Fundamentally, a Christian approach to controversy must locate controversy within a larger framework that is defined by peace--the peace of God and the peace of God's creatures. Though controversy is inevitable in the church that resides east of Eden and short of God's eternal kingdom, and though controversy cannot be avoided by faithful ministers of the gospel, it is vital to remember that controversy does not belong to the metaphysical fabric of things. God is "the God of peace" (Rom 15.33; 16.20; Phil 4.9; Heb 13.20)--both in the eternal repose of his triune bliss and in the external works whereby he creates, governs, redeems, and perfects his creatures. Furthermore, "peace, not conflict, is the condition of creatures in both their original and their final states." We were created in a state of peace. And God's eternal city--our eternal home--bears the name of peace, "Jerusalem."

Contrary to the nihilistic assumptions that drive modern Western culture, we are not by nature locked in a state of perpetual mortal combat--with the world, with other human beings, with God (cf. Gen 3.1-5!), where we must fight if we are to flourish. No. God is the God of peace. Peace is the foundation of our being. And peace will be the fulfillment of our being, as those who belong to the saving dominion of the "Prince of Peace" (Isa 9.6). Conflict does not belong to the metaphysical fabric of the universe. Conflict arises from the entrance of sin into the world (James 3.14-16; 4.1-2).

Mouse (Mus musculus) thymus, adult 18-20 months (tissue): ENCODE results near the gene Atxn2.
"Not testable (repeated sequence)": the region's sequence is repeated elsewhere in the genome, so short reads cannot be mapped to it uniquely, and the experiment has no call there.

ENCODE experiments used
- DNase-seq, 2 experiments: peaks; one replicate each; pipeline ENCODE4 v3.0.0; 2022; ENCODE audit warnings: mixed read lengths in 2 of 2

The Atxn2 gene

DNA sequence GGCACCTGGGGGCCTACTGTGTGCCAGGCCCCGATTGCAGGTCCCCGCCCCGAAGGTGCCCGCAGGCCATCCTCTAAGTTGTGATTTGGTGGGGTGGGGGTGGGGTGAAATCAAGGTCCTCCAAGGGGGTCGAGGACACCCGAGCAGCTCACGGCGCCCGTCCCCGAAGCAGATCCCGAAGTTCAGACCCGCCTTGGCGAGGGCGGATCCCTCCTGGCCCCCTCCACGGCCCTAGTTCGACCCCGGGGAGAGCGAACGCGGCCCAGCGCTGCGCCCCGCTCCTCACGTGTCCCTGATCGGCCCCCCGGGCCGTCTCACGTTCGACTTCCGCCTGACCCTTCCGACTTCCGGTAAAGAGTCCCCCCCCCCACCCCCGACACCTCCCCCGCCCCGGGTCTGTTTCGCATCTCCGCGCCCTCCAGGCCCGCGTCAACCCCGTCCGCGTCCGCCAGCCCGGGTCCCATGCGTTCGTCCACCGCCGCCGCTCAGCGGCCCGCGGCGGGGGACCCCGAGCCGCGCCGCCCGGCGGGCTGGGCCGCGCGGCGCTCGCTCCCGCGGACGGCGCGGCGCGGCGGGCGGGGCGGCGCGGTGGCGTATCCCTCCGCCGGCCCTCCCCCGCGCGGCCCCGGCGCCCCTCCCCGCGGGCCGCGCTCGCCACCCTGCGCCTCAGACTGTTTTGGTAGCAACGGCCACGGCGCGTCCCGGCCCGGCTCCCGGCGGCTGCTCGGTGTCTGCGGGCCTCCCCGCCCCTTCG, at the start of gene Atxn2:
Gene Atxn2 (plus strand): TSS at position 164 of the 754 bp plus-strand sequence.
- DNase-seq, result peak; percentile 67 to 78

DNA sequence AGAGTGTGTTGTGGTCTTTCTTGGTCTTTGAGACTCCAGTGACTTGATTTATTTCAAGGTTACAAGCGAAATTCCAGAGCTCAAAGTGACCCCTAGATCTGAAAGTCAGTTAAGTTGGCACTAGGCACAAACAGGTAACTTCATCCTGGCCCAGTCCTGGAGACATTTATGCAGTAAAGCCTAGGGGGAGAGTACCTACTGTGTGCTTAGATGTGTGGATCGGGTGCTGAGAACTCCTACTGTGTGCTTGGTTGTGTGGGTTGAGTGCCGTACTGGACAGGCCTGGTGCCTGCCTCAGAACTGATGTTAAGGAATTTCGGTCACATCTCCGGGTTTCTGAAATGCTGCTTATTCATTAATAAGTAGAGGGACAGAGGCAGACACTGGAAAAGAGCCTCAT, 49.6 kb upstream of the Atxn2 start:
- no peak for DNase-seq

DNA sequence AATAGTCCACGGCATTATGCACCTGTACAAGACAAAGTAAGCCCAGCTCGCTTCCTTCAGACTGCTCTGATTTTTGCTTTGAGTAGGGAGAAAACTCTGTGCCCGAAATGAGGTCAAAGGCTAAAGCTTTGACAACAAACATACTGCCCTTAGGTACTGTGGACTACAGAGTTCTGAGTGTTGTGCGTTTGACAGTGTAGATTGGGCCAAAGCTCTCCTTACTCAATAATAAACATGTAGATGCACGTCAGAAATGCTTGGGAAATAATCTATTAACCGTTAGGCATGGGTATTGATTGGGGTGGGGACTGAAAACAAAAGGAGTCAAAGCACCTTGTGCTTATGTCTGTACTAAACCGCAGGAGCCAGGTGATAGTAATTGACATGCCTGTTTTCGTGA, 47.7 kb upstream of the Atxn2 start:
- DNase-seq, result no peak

At least two implications for Christian controversy follow from this fundamental point. 

First, Christian controversialists are always for something and only when the occasion requires it are they against something: "I am for peace," the psalmist declares, "but when I speak, they are for war" (Psalm 120.7). Thus, according to Webster, "controversy will be fitting"

(1) when it is a work of charity, that is, of love of God and the gospel, and of our neighbours in the church to whom we are bound by common life in Christ; (2) when it is an exercise in common discernment of divine truth, that is, of the object by which we are bound together as it shows itself to us to arouse delight and obedience; and (3) when it arises from and tends toward peace, that is, the tranquil order of the saints whose hearts and minds are kept in the knowledge and love of God and of his Son Jesus Christ.

Second, pursuing peace in the midst of controversy and by means of controversy requires that we become certain types of persons. As Webster observes, certain intellectual virtues are required of us, such as "self-restraint in dominating the minds and consciences of others," "resistance to conceit," "meekness, teachableness, and self-forgetfulness," "appetite for the 'spiritual sweetness' of peace," and "tolerance and calm in the face of legitimate theological diversity in our imperfect state" (1 Cor 13.9). Moreover, certain intellectual vices are to be opposed, such as "ambition and competitiveness, vain glory, censoriousness, the dissolution of intellectual powers by addictive curiosity (all of them chart-toppers among theologians' sins, all of them corrosive to theology's calling to seek peace and pursue it)."

The pursuit of such virtues and the opposition to such vices must not be confused with a quest for quietism in theology. Quite to the contrary, the existence of intellectual and moral falsehood calls for zeal, the "public passion for the truth." Without zeal, "the church drifts into the indifference, weariness or irony of the late career religious professional" (!). But the zeal demanded of us in controversy is Christian zeal, zeal that arises from faith and hope in the God of peace. Webster explains: "Zeal in a world in which God's peaceful judgement is utterly real is a very different undertaking from zeal in a world where evil will not be stopped unless I shout it down."

As Christians, we must engage in controversy. But we must engage in controversy in the name of peace, armed with the virtues supplied by the confidence that, in the end, the God of peace and the peace of God will prevail in Christ Jesus.